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Saturday, Aug. 30, 2014

Street change idea is voted down

Thursday, May 26, 2005

SIKESTON - After listening to several opinions regarding making Center Street a one-way street, the traffic committee unanimously voted against the idea at Wednesday's meeting.

However, this does not mean the notion is buried. It will be presented before the city council at their next meeting. And although the committee voted against the measure, the city may still choose to approve the idea.

Members of the public are invited to share their opinions concerning Center Street at the June 6 meeting, since this deals with a heavily traveled area. The meeting is scheduled for 5 p.m. at the City Council chambers, located at 105 E. Center Street.

"No ordinances have been passed and nothing has been drafted yet," said Linda Lowes, director of Government Services. "We really want citizens' input before anything is done."

The idea was brought to the committee by the Historic Midtown Development Group as a way to possibly increase parking and attract more customers to the downtown area. "We wanted to see if it was feasible," said Robin Pace, president of the association.

Steve Lee, street superintendent, had measurements taken to determine how many parking places would be available if the street was converted to accommodate one way traffic.

"We did measuring so we could answer questions that came up," Lee said, adding that they looked at it from several different angles.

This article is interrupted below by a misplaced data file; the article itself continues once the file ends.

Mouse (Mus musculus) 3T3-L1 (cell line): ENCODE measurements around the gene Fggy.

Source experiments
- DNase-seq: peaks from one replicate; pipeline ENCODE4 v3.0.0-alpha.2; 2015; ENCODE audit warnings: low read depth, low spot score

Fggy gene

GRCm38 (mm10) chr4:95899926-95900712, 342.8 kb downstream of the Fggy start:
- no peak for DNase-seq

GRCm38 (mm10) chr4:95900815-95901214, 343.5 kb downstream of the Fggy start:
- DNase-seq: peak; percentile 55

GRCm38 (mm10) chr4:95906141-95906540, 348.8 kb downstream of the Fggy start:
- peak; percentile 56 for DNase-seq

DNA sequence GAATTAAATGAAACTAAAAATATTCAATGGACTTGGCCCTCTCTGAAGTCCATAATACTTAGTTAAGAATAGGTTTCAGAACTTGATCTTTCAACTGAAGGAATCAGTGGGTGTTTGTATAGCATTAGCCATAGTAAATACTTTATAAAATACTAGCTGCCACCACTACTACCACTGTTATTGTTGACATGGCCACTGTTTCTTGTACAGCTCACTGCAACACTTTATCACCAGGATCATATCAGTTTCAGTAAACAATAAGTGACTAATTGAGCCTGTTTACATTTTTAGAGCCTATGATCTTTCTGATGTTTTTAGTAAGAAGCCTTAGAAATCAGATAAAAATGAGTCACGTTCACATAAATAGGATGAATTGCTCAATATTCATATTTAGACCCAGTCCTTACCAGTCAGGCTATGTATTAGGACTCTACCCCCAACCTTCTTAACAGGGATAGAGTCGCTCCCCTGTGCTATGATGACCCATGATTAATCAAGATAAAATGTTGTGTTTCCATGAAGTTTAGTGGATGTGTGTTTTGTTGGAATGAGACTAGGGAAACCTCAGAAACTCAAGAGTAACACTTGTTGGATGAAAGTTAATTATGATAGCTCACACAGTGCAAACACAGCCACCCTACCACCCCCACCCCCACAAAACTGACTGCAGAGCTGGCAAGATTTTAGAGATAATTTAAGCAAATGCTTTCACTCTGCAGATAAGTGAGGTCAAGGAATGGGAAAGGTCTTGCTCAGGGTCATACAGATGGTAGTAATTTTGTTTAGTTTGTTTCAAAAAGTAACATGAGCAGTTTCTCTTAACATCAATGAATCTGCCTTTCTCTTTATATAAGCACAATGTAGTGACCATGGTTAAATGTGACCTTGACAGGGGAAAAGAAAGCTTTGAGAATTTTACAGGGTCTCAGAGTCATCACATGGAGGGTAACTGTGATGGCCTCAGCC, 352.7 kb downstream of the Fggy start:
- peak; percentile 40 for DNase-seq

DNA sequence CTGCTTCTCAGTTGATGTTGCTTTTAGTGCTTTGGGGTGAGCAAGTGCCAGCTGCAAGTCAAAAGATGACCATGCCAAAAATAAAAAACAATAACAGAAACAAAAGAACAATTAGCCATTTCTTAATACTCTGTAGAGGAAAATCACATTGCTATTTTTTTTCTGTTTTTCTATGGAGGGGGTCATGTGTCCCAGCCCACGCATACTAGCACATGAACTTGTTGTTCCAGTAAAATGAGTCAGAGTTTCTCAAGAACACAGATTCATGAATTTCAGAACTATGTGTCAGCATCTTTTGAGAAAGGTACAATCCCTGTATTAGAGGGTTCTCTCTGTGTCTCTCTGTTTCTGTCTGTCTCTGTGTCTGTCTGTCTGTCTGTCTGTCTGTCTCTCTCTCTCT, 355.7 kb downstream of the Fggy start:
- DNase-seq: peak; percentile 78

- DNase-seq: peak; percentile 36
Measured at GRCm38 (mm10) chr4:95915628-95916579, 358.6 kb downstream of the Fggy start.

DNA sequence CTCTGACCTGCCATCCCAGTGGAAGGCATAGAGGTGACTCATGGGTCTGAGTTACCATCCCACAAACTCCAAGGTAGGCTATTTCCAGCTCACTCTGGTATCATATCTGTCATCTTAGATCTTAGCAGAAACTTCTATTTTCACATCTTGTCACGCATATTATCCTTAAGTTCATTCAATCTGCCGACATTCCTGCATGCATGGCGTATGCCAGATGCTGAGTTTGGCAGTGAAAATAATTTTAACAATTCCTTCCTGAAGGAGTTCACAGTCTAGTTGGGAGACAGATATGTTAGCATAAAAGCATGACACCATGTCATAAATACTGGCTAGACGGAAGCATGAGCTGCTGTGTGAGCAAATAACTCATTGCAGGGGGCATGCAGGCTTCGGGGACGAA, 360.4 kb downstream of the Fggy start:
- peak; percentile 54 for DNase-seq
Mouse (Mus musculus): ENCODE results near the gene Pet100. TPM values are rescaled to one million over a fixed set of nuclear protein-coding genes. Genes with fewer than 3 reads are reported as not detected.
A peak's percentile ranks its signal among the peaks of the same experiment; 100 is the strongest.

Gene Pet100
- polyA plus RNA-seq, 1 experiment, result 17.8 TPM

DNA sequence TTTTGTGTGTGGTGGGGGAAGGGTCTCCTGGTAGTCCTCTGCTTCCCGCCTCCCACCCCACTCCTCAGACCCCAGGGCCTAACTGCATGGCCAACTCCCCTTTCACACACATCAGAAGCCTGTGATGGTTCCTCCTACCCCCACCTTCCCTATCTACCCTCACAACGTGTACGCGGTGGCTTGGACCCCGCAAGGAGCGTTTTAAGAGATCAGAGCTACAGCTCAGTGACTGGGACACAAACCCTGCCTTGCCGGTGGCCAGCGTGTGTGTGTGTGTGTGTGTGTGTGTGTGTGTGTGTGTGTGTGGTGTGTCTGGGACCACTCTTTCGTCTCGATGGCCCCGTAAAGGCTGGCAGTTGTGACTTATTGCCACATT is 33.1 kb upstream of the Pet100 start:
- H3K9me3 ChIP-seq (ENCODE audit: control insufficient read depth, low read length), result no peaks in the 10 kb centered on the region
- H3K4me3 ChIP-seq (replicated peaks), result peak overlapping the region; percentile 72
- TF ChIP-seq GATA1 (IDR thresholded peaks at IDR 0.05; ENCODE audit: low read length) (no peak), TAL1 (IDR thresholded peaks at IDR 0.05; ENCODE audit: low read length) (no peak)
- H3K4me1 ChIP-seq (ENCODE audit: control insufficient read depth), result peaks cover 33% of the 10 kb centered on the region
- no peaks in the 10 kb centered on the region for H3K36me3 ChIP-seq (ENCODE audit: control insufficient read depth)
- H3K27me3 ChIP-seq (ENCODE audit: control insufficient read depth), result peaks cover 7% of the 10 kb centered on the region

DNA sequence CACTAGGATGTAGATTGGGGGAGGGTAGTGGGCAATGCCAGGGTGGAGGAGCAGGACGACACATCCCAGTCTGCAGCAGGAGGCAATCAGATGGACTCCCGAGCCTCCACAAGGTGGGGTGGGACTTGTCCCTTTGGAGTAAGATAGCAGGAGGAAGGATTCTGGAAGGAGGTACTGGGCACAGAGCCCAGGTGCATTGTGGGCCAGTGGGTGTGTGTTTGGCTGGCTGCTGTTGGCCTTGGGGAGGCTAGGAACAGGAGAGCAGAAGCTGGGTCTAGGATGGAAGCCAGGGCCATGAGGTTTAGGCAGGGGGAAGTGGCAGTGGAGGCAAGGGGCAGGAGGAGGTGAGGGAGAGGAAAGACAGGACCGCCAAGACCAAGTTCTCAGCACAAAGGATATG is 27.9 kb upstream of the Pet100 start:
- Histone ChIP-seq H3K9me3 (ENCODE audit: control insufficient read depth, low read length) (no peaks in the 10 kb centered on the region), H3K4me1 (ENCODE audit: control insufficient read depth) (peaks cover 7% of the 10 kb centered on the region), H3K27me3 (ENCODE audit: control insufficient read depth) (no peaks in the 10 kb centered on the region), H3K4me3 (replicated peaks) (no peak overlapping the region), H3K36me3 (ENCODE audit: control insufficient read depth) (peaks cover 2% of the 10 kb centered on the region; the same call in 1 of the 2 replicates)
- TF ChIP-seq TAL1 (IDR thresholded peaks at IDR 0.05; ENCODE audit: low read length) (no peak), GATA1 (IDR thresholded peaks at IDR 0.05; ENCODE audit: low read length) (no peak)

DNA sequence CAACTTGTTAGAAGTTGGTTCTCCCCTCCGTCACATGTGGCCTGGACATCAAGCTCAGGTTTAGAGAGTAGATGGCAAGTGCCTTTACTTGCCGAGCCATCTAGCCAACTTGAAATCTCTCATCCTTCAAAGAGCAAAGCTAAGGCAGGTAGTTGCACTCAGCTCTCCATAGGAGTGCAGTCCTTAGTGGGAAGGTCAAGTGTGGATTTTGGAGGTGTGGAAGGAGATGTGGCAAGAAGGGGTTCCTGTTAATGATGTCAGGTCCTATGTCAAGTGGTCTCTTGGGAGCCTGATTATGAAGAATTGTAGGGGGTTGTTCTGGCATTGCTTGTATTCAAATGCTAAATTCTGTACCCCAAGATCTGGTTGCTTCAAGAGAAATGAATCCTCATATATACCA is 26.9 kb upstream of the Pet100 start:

Currently, there are 28 parking spaces in the area stretching from Kingshighway to Stoddard Street. The number of parking spaces could increase or decrease if a change is made, depending on the angle used. Using a 60 degree angle would result in a net gain of five to eight spaces, while one to four spaces would be lost if a 45 degree angle was used, depending on which side of the street the spaces were located on.

The width of the street was also measured and found to be 43 feet. Meeting attendees suggested this would be difficult for vehicles to back up, especially large trucks. It would also leave less room for drivers to get around large delivery trucks.

Some attendees suggested that additional parking may not even be needed. All of the available parking in the downtown area is rarely used, according to Steve Sikes, owner of Sikes Sporting Goods, so extra parking may not be needed. Traffic on Center Street may also increase due to the opening of Walgreens and additional stoplight being put in.

"More people may use Center Street to avoid traffic," Sikes pointed out.

Transforming Center Street to a one-way street may also confuse some people accustomed to the two-way street, Sikes suggested. He pointed out that some people travel the wrong way on other one-way streets.

"There are more issues to be considered than just the number and location of spots," added Steve Matthews, marketing president at U.S. Bank. "I think the way it is set up now, the flow of traffic is good the way it is."

Matthews raised several concerns, pointing out that parking spots in front of some businesses would be lost since spots would only be on one side of the street. He also did not see how the plan would enhance the downtown area, since public safety concerns may arise if customers have to walk across the street.

The flashing light at the intersection of Malone and New Madrid may be dangerous for the one-way street, as well as traffic coming from two-way parts of Center Street, Matthews noted. "It doesn't ease the traffic flow at some points," he said. He predicted it may congest traffic, by customers having to travel an additional block and make additional turns to arrive at their destination.

Pedestrian problems may also arise, suggested committee member Ann Matthews. She was also concerned that utility problems, such as a water main break, would close the entire street instead of a single lane of traffic.

Lowes urged all concerned residents to attend the council meeting to voice their opinions. "We want to hear how the public feels," she said. "Based on that, we will proceed."